Overall policy trends in school finance also tend to disfavor rural schools. For example, increasing centralization and control of funding streams at the state level generally decreases both local autonomy and local accountability. School finance system characteristics are closely tied to how much control the state has over schools and districts. For these reasons, it is important for rural school advocates to be active in school finance activities in their communities, in the policymaking arena, and, at times, in the courts.

Guidelines for Rural School Funding Reform

Many of the guidelines featured in this special RSFN series are based on work that is already underway in rural places among partners and friends of Rural Trust. We are glad to facilitate connections between groups that are working to distribute funding in ways that provide the most support to the poorest rural schools.

Characteristic 1: A Strong Foundation Formula

One place to start an analysis of your state’s funding system is to determine whether the largest source of money for districts comes from a foundation formula. A foundation formula calculates the basic amount of funding needed to educate a student in a general education (rather than a special education) program. A strong formula should account for all of the major elements necessary to educate a typical student in a typical district to state standards: teachers, curriculum materials and equipment, supplies, facilities, administration and other support personnel, transportation, maintenance, and other core education needs.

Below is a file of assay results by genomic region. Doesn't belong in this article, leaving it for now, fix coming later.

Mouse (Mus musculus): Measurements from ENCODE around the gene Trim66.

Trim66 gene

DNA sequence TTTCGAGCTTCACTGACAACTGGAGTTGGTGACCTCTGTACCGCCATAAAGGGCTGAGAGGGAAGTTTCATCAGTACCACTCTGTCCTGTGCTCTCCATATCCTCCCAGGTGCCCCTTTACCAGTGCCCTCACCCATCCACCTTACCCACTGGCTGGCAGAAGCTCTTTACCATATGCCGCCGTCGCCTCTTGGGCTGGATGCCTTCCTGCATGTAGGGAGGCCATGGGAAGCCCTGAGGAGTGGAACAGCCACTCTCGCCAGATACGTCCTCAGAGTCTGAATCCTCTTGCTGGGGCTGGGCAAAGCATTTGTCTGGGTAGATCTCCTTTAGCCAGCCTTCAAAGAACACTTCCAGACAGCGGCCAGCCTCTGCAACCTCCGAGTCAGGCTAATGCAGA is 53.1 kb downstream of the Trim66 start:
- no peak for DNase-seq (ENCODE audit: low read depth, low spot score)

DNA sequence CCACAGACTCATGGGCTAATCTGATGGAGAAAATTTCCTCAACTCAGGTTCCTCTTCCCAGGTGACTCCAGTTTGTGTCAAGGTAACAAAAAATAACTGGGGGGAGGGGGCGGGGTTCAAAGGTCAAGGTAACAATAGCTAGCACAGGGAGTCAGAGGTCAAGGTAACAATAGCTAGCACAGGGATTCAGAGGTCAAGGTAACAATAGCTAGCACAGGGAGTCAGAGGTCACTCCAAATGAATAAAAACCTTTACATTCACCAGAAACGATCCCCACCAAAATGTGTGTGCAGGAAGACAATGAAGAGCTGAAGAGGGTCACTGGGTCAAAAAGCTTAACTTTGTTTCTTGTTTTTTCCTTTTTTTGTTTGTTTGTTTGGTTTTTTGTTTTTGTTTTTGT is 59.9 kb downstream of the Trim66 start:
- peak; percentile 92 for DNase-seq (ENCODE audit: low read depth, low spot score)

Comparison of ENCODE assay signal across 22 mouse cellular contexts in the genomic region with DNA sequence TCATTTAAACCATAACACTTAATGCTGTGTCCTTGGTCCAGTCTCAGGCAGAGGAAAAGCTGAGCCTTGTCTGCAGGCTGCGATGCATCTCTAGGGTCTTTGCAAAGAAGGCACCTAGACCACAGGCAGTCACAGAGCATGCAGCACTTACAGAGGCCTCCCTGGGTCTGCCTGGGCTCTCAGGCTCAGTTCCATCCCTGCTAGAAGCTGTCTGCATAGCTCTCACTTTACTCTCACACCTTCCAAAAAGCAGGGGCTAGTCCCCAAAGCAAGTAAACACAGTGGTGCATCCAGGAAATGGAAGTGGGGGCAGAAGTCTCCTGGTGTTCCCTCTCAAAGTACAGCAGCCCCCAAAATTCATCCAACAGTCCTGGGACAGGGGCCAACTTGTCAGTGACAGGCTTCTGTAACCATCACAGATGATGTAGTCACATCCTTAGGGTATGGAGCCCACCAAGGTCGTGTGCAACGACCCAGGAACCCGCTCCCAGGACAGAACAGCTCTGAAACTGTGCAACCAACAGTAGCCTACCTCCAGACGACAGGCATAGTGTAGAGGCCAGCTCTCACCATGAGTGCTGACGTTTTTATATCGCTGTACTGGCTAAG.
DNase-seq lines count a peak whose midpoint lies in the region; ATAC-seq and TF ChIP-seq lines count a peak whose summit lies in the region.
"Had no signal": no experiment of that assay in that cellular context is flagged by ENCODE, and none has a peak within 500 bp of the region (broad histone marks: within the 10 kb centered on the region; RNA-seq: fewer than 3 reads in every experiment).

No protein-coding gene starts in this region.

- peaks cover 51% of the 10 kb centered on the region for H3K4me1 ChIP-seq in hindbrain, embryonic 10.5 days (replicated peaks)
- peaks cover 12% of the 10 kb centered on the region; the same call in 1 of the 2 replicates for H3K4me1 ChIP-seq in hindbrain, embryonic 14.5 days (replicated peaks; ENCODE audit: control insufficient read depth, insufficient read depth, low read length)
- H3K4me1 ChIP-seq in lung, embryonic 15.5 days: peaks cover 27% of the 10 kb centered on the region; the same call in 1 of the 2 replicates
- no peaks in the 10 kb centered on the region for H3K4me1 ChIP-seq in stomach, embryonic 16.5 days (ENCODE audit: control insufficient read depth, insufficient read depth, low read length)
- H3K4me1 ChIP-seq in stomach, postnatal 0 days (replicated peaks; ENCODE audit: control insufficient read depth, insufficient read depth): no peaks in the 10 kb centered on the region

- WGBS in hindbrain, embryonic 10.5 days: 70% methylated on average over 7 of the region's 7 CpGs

A foundation program determines how much “base” funding is needed per student, although it does not necessarily determine how that money is spent by the district. Other aspects of the state’s finance formula determine how much of the foundation is covered by the state and how much by the district.

A few states use a teacher or personnel allocation (often called a “teacher unit”) method to determine foundation funding. In this case funding is based on district enrollment but funding calculations are tied to the number of teachers, administrators, and other personnel “earned” by the district.